For the years ended March 31, 2008, 2007 and 2006, DRS's 2% Convertible Senior Notes due 2026 had no impact on diluted EPS because the average stock price during such periods was below $59.70 per share. See Note 9, "Debt," for further information on the Convertible Notes.

        T.    Fair Value of Financial Instruments    Cash and cash equivalents, accounts receivable, accounts payable, and accrued expenses and other current liabilities, reported in the Consolidated Balance Sheets equal or approximate their fair values. The fair value of the Company's revolving credit facility and term loans approximate their recorded value, based on the variable interest rates of the facility and currently available terms and conditions for similar debt at March 31, 2008 and 2007. Long-term debt is reflected on the Consolidated Balance Sheets at amortized cost. Below is a summary of carrying value and fair value of the Company's

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Notes to Consolidated Financial Statements (Continued)


notes. Fair values are determined through information obtained from third parties using the latest available market data.

 
  March 31,
 
  2008
  2007
 
  Carrying Value
  Fair Value
  Carrying Value
  Fair Value
 
  (in thousands)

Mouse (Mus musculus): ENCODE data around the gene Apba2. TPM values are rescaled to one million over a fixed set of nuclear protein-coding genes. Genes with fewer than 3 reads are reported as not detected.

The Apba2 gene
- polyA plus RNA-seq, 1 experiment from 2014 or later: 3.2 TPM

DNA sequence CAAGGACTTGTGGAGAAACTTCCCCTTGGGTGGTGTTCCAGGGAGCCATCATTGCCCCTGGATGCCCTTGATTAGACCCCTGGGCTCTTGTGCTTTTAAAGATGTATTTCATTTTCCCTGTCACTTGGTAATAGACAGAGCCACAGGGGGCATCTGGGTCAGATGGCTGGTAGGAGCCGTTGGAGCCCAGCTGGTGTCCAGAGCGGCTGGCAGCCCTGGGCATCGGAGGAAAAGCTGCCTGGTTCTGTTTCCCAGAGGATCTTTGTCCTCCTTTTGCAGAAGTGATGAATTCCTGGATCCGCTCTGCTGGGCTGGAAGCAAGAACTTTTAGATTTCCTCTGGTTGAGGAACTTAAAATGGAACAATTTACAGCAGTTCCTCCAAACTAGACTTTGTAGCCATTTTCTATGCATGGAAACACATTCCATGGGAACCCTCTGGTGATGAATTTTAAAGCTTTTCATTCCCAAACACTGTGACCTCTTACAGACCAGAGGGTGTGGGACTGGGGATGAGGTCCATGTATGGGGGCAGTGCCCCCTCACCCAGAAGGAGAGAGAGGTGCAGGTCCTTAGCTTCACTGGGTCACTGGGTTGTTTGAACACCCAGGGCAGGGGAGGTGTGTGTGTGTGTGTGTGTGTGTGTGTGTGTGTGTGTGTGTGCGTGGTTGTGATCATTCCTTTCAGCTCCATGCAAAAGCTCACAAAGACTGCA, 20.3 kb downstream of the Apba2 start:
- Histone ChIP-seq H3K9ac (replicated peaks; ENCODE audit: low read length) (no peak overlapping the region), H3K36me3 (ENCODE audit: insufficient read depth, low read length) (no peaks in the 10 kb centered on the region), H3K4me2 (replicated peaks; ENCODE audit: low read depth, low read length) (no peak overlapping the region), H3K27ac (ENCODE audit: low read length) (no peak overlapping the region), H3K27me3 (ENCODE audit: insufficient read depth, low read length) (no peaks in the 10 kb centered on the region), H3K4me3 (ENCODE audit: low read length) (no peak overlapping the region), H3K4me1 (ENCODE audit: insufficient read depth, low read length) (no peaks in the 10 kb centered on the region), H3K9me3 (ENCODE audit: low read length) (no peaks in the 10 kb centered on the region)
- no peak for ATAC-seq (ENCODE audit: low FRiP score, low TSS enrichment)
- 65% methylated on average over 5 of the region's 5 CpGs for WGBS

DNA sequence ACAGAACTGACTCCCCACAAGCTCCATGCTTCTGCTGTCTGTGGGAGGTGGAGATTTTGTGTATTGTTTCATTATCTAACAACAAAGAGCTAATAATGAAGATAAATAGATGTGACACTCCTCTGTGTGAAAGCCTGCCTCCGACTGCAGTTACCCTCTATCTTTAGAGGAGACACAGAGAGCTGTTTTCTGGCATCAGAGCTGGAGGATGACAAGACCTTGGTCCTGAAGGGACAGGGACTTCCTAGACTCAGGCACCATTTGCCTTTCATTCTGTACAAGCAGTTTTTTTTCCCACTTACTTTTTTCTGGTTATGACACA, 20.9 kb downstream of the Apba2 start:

Senior Notes   $ 350,000   $ 343,000   $ 350,000   $ 353,500
Senior Subordinated Notes   $ 806,323   $ 787,625   $ 807,453   $ 815,500
Convertible Senior Notes   $ 345,000   $ 388,608   $ 345,000   $ 363,975

        U.    Product Warranties    Product warranty costs generally are accrued when the covered products are delivered to the customer. Product warranty expense is recognized based on the terms of the product warranty and the related estimated costs, considering historical claims expense. Accrued warranty costs are reduced as these costs are incurred and as the warranty period expires, and otherwise may be modified as specific product performance issues are identified and resolved. The table below presents the changes in the Company's accrual for product warranties for the years ended March 31, 2008, 2007 and 2006, which are included in accrued expenses and other current liabilities: